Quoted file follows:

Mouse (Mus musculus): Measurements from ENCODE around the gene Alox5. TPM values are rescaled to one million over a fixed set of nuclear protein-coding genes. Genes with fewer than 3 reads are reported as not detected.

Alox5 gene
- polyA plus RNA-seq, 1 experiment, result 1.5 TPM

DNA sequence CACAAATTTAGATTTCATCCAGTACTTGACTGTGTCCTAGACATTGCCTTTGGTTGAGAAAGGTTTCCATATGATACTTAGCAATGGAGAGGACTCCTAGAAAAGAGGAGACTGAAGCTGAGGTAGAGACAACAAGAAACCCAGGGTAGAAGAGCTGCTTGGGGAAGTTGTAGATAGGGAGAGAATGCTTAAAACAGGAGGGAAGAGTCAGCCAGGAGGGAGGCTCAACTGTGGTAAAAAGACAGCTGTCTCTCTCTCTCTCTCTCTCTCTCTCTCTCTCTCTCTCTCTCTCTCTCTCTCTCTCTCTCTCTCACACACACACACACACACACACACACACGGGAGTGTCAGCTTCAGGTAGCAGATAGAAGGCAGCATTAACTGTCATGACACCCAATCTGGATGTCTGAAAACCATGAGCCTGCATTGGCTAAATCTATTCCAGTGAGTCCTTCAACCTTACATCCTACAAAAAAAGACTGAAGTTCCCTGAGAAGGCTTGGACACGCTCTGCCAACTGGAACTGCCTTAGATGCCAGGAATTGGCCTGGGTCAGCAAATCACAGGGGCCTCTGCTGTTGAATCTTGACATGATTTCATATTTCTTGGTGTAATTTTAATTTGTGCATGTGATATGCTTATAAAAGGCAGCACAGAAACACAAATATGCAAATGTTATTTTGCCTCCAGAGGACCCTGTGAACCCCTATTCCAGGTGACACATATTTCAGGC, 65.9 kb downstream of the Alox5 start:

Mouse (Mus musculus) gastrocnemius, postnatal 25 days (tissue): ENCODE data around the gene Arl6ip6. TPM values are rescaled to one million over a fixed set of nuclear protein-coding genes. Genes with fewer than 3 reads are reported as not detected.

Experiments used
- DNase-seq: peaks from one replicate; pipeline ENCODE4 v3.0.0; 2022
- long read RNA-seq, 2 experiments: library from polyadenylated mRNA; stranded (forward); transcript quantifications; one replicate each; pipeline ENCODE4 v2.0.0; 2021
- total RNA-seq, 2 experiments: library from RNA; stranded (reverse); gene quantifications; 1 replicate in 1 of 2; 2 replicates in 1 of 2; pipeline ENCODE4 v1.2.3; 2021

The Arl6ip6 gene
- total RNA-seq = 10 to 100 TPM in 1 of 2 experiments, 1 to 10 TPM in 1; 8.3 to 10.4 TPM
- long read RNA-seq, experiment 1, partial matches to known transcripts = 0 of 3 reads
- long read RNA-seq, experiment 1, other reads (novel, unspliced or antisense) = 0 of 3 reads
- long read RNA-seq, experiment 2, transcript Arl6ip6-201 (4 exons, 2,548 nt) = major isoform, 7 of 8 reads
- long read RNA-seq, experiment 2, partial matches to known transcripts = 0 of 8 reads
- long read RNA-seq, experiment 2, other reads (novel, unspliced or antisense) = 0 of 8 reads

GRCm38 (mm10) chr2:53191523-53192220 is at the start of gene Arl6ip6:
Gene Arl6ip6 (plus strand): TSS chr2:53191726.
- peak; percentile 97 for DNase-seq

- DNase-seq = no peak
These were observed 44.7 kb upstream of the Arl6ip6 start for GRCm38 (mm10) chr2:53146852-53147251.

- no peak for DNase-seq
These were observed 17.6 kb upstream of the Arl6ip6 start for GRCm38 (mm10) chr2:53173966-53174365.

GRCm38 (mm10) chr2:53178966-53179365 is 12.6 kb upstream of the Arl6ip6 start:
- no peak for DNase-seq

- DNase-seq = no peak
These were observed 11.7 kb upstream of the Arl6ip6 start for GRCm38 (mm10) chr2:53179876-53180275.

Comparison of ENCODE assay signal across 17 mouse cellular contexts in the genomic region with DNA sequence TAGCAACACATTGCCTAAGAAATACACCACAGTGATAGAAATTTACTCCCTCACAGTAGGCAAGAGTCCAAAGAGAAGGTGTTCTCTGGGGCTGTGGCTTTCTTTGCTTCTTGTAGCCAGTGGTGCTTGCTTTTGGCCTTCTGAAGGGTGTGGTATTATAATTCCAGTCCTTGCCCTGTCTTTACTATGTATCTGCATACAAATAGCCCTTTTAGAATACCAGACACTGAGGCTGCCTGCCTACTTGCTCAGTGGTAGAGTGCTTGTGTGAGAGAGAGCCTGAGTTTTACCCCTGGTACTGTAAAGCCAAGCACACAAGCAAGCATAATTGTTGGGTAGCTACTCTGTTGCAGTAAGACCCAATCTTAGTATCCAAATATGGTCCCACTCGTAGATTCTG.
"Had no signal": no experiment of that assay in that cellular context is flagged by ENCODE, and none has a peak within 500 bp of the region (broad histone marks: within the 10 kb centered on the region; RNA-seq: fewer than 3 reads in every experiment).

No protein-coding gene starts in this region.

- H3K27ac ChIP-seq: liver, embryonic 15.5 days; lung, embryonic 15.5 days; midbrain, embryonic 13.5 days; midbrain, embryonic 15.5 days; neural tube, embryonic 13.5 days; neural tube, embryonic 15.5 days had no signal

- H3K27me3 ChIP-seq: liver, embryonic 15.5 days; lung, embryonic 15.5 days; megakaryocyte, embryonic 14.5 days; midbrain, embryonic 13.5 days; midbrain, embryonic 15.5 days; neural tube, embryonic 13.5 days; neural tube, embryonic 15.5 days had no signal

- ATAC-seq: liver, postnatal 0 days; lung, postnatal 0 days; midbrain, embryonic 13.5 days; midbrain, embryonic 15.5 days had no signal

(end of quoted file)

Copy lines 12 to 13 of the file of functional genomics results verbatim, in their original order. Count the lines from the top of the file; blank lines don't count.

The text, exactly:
- long read RNA-seq, experiment 1, partial matches to known transcripts = 0 of 3 reads
- long read RNA-seq, experiment 1, other reads (novel, unspliced or antisense) = 0 of 3 reads